11/15/2011

Fair Competition?

With the new healthcare reform bill phasing in over the next few years, there has been much debate over whether or not the new healthcare bill passed last year is constitutional or not. Personally, forcing people to buy health insurance, is not constitutional. Not only that, it creates what the text book calls a negative externality. The text book defines a negative externality as "...when one party directly imposes a cost on others" (pg. 327). By forcing people to buy insurance and by passing legislature requiring insurance companies to offer coverage regardless of whether or not the individual has a pre-existing condition or not, it increases the cost to those who are paying premiums. An article by Sheryl Gay Stolberg of the New York Times explains that "Requiring coverage brings both sick and healthy people into the pool of those insured, which is essential because premiums paid by the healthy offset the cost of covering the sick. Otherwise, healthy people wait until they are ill to buy insurance, which leads to what policy analysts call a “death spiral” in which premiums skyrocket out of control"(http://www.nytimes.com/2011/11/16/health/policy/insurance-mandate-may-be-health-bills-undoing.html). The government has stepped out of bounds by passing the new healthcare reform bill. By requiring insurance companies to cover a larger pool of individuals, the cost to the companies will rise and we as a result will have to pay higher premiums. The healthcare reform bill creates a negative externality for society. Whether it is by paying higher premiums or paying higher taxes in order to support the new socialized medicine program, the cost to us will continue to increase.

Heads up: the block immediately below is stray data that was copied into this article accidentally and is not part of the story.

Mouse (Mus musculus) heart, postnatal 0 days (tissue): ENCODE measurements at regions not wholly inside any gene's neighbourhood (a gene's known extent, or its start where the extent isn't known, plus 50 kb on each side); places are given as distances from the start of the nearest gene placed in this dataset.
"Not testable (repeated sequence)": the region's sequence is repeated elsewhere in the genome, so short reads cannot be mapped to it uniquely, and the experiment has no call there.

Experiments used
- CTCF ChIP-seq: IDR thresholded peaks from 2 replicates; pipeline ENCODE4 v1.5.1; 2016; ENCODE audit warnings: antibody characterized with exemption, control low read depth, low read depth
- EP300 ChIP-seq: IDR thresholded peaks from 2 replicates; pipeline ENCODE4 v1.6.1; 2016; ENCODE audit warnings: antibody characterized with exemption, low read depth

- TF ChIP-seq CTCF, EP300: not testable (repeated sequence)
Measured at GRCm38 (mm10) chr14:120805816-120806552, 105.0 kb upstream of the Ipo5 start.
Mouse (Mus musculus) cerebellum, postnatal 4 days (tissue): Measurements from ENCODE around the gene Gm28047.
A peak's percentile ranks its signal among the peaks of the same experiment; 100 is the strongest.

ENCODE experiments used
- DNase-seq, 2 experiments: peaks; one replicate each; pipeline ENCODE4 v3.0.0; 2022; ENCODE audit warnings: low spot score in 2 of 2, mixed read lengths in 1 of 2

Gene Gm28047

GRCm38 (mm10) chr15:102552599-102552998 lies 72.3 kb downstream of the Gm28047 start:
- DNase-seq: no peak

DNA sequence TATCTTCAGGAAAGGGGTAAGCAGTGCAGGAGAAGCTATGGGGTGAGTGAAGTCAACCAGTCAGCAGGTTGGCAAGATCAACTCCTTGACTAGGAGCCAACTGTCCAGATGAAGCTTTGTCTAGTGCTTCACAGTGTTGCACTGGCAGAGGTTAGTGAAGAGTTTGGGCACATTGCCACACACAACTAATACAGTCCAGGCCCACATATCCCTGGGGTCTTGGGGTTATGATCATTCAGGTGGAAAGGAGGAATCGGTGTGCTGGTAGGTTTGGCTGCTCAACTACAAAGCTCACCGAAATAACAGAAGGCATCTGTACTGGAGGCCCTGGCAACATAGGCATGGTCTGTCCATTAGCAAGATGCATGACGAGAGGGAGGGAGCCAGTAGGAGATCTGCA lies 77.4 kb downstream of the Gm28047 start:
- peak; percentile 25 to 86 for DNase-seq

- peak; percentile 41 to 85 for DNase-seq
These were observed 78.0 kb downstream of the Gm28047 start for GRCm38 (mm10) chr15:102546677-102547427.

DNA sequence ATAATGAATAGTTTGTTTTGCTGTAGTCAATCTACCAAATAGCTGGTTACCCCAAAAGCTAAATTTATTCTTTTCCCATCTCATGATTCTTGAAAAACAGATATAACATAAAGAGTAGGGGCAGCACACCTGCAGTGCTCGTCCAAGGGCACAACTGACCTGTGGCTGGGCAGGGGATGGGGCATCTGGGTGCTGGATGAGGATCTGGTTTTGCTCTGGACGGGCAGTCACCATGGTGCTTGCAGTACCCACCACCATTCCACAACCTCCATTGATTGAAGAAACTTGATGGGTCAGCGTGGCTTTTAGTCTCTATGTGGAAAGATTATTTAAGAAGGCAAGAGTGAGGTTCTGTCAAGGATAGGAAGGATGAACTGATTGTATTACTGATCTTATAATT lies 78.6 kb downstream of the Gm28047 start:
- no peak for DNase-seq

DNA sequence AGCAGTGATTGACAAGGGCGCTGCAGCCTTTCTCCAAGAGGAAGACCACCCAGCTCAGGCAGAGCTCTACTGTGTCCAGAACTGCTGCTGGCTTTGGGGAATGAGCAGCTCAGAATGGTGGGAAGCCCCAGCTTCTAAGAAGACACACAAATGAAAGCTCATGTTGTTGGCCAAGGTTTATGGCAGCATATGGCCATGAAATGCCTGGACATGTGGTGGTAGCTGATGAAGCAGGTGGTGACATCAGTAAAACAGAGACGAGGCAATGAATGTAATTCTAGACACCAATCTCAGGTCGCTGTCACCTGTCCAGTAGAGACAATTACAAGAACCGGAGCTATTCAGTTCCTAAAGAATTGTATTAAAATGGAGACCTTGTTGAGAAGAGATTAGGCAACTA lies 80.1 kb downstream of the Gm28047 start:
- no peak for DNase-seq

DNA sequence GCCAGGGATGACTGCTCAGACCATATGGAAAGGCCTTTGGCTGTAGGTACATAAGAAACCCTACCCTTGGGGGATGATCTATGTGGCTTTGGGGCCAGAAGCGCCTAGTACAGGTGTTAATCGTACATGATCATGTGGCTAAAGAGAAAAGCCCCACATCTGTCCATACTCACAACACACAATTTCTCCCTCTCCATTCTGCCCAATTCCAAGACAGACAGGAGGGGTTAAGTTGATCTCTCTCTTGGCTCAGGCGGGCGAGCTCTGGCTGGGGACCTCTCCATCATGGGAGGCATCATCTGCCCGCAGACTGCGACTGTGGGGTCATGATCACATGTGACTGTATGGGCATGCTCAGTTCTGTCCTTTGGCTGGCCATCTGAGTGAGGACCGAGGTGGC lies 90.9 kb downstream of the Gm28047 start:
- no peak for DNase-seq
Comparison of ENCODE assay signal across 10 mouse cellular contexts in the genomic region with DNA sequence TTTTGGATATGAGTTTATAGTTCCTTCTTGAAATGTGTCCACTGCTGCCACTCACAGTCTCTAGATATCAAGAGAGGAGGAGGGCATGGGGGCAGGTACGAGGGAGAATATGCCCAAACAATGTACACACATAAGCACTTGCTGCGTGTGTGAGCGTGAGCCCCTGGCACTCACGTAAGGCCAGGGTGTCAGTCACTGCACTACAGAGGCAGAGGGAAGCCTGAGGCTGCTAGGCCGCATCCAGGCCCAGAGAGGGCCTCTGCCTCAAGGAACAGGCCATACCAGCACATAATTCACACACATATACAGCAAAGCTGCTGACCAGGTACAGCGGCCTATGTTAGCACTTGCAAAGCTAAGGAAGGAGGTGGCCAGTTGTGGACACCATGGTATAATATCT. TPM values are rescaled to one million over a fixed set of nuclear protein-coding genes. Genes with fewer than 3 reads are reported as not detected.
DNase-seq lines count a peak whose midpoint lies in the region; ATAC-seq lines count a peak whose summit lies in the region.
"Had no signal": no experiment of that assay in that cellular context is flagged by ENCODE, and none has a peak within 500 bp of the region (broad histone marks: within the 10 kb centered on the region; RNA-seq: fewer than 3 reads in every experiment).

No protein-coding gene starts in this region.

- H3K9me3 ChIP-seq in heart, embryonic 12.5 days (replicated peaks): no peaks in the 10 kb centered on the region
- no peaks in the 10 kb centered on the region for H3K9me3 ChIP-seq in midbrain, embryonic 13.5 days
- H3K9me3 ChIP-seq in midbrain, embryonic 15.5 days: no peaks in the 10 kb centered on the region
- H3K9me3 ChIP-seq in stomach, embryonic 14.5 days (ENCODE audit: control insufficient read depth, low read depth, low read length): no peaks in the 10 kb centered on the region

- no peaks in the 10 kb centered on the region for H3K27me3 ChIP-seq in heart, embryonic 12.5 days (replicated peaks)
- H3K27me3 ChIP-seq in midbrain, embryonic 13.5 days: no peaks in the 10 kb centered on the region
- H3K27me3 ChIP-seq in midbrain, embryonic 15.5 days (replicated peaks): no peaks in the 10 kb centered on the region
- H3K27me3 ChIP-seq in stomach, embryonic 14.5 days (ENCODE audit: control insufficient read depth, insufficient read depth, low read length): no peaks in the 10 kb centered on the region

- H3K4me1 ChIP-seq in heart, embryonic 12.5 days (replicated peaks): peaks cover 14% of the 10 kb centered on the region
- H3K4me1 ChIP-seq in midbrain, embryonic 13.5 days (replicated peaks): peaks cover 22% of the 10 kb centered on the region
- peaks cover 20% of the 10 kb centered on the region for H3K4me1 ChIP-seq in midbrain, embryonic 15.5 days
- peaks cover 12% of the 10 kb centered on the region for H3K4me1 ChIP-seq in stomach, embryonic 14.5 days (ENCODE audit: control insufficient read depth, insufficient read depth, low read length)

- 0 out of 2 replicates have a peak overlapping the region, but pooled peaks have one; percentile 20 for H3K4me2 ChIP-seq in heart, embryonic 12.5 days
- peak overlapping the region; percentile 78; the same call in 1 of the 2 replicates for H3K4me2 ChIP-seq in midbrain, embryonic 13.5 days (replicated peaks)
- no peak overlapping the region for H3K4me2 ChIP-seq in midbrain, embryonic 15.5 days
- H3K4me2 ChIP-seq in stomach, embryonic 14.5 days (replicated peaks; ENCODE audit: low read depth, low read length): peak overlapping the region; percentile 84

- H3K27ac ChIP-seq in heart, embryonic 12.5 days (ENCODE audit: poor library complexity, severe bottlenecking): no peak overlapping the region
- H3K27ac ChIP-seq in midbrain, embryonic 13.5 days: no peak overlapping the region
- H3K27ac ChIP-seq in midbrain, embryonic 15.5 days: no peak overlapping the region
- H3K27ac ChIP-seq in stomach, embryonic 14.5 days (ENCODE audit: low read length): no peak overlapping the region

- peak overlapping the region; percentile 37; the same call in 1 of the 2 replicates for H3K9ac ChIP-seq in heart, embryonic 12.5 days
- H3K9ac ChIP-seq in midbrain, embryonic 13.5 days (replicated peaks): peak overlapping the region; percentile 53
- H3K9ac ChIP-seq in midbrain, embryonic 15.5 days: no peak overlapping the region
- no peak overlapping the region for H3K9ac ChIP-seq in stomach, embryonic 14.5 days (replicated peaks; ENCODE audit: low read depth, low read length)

4 comments:

Ethan said...

Fair Competition

The new healthcare reform bill could definitely be considered a negative externality. In this situation, the government is acting as the outside source which is only considering the benefits and costs of a specific group of people. This becomes a negative externality to healthy individuals who really do not need health insurance. I for example am a very healthy individual and rarely need to visit a doctor, it has been years. I do not carry insurance on myself because the cost of having insurance outweighs the benefit of having health insurance. If the government requires me to acquire and carry insurance on myself, I am forced to pay for something that I do not need. This creates a negative externality for me and other healthy individuals.

Dr. Tufte said...

-1 on Mitchell for a poorly formatted link.

At least in part the negative externality Mitchell discusses is supposed to offset the negative externality of having uninsured people (whose costs are often borne by taxpayers anyway) avoiding short-run treatments that may be cost-effective in favor of long-run treatment that are not, but which are covered by the taxpayers. That's the theory, at least.

Ethan: you paying for insurance may be a misfortune, but it isn't an externality.

Joe said...

I have been thinking about the role of government lately and this post seems to be a good place to highlight some of those thoughts. First of all, how would you like to be the CEO of a health insurance company right now? Consider their dilema: if they don't prepare for the healthcare legislation being approved by the Supreme Court they will lose huge market share by not being able to take advantage of the new policyholders via the state market exchange. Alternatively, if they prepare for the law to be upheld they will incur a lot of cost doing so, and if the law is not upheld they have wasted that money. I suppose this is why we have been learning about gaming theory; it seems to me that this game is exponentially more difficult because the rules keep changing.

Dr. Tufte said...

-1 on Joe for a spelling error.

I think the comment is a good one though: this is exactly why we study game theory in ManEc. Dealing with government is an infinite sequential game, and there aren't a lot of easy solutions for those.